• How do I get started with an innovation plan?
  • Who in my organization should I include in the innovation process?
  • Can my business afford an innovation strategy?

Please submit your innovation questions by adding a comment to this post.

Writing 30 blog posts in 30 days is not as difficult as I originally thought.  Each time I wrote a blog post, I came up with at least two additional ideas for future blog posts, articles and other content.  So, I now have a long list of topics to write about!

Also, most of my 30 blog posts are finding their way into my upcoming course on developing innovation strategies to grow a business.  Writing these 30 posts kept me thinking about that course every day and I worked on its content several times each week.  I have been slowly “working” on this course for several months.  As a result of the 30 day blogging challenge,  I will be ready to launch the course in the next week or two.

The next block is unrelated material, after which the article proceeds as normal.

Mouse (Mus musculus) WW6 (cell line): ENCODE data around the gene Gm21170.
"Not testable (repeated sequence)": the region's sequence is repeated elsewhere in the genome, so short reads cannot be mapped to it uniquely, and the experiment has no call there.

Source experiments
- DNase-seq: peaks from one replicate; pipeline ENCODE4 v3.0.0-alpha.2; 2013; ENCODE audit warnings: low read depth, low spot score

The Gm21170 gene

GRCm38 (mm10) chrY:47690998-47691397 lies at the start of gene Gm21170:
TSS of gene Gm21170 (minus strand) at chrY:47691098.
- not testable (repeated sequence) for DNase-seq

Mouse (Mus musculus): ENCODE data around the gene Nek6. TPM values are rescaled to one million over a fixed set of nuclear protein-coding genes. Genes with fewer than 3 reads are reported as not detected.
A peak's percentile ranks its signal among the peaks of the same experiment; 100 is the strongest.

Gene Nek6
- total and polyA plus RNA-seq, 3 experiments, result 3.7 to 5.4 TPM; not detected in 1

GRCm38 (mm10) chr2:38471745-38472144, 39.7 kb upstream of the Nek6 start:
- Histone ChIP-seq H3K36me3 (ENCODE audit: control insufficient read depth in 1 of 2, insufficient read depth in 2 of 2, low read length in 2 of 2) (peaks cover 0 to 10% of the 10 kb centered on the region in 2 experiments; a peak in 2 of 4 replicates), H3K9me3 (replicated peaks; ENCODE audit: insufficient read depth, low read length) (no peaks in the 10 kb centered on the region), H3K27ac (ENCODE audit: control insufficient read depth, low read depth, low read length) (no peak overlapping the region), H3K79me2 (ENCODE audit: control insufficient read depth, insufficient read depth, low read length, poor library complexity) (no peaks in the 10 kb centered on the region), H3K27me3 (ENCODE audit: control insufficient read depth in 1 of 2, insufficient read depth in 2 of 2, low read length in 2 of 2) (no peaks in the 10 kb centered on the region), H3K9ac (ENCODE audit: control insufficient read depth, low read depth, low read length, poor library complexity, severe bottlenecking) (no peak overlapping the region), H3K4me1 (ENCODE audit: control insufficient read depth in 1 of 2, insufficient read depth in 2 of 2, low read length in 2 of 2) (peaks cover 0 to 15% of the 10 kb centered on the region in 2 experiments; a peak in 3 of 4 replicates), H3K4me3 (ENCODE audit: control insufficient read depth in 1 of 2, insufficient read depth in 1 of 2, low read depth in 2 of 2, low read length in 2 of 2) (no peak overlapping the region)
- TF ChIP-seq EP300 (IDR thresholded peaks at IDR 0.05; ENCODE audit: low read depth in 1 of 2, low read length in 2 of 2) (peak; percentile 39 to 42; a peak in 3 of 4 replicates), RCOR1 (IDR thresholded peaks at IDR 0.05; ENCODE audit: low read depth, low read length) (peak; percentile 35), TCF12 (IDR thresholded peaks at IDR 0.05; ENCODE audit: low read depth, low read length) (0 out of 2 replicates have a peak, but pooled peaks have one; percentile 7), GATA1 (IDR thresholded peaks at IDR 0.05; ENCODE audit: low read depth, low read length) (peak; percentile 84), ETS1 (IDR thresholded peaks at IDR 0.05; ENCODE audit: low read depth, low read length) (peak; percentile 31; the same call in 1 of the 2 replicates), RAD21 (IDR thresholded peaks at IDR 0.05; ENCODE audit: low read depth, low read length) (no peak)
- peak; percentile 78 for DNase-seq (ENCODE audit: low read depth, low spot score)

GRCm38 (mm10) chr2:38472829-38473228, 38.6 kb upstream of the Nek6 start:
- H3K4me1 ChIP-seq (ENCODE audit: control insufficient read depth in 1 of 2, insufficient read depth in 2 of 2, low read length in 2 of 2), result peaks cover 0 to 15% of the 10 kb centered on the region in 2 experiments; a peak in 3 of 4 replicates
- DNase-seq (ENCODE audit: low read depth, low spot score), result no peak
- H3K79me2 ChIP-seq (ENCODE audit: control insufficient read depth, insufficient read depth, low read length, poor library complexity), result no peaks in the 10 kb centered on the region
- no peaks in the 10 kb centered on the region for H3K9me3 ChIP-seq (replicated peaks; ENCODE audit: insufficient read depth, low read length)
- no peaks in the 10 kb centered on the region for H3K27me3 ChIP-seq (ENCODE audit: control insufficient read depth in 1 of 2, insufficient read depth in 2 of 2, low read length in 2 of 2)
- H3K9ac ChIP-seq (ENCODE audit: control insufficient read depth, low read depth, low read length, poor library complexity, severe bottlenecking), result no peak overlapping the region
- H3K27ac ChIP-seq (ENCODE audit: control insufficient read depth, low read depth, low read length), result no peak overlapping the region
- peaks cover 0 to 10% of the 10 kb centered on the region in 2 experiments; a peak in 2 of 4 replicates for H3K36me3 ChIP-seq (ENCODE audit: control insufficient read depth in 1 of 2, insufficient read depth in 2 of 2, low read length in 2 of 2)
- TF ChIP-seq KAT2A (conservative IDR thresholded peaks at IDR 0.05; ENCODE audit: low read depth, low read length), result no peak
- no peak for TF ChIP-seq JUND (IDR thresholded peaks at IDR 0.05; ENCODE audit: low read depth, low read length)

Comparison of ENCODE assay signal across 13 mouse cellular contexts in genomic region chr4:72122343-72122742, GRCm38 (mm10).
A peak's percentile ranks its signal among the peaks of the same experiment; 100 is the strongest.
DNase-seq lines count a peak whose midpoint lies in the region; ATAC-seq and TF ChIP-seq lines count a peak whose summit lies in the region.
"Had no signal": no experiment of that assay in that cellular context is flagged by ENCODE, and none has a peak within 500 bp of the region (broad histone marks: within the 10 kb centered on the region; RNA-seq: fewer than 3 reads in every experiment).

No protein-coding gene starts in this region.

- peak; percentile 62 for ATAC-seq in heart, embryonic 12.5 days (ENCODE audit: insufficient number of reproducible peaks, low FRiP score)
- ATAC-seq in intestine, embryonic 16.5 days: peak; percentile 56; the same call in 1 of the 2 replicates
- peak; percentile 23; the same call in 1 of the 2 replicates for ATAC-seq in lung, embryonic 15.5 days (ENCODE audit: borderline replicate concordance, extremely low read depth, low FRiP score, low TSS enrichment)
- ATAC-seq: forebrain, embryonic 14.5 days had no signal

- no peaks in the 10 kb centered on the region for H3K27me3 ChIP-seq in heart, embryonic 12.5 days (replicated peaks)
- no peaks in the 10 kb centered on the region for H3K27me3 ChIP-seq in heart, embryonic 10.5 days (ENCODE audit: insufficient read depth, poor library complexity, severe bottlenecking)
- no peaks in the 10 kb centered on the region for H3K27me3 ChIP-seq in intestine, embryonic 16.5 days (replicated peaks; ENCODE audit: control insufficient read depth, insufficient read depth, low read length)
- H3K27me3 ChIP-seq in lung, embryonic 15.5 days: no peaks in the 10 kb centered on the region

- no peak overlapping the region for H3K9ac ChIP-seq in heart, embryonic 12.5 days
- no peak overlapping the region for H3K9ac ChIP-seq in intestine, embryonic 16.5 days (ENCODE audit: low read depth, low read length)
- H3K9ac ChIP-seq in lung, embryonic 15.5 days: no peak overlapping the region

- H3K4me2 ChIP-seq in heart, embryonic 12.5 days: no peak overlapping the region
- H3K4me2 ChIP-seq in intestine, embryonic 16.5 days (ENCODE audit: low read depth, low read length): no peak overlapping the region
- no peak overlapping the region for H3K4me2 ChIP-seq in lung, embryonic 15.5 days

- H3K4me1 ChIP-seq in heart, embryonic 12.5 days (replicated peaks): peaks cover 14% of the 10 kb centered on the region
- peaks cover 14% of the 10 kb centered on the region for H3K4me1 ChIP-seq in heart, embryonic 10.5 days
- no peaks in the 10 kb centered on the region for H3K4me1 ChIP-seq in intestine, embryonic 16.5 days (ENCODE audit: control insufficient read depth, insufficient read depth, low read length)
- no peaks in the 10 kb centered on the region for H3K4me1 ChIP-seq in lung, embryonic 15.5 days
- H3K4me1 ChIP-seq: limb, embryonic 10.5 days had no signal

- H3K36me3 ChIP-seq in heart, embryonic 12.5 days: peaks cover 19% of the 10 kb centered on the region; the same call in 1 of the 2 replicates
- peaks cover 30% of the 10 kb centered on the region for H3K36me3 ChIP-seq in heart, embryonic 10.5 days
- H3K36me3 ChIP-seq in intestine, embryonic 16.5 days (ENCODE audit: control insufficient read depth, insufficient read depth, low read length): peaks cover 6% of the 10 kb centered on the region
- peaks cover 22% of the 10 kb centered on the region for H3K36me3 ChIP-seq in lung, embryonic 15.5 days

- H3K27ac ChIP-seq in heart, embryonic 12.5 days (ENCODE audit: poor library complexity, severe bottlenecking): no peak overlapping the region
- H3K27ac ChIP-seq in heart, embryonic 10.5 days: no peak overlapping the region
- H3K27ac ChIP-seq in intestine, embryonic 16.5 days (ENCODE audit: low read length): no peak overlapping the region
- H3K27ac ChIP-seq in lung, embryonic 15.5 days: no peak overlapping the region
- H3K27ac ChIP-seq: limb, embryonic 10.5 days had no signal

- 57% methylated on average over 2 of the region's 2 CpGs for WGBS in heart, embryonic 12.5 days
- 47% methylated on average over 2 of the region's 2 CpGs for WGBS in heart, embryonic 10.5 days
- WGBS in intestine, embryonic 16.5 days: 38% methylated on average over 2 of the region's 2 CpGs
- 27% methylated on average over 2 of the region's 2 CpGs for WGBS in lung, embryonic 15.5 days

Am I finished blogging now that the 30 days are over? Absolutely Not!  Now that I know how easy it is to prepare blog posts, I will be posting on a regular basis.  Probably not every day, but at least several times every week.

Unexpected Benefits:  I met some great people during this 30 day challenge – other entrepreneurs and business leaders who are passionate about their business.   I was interviewed by a fantastic person, Terrie Wurzbacher.  Thanks to her interview, I am going to start scheduling my own teleseminars on various innovation topics of interest to business leaders and entrepreneurs.

Thanks to Connie Green for offering this challenge and supporting all participants in boosting their online presence.

Please continue visiting my blog – I have plenty of new content on the way!

Have you ever considered innovating your approach to customer service?

Companies have provided phone-based customer service for several decades.  Today, most companies continue to offer this option for customers or clients wanting to communicate with the company.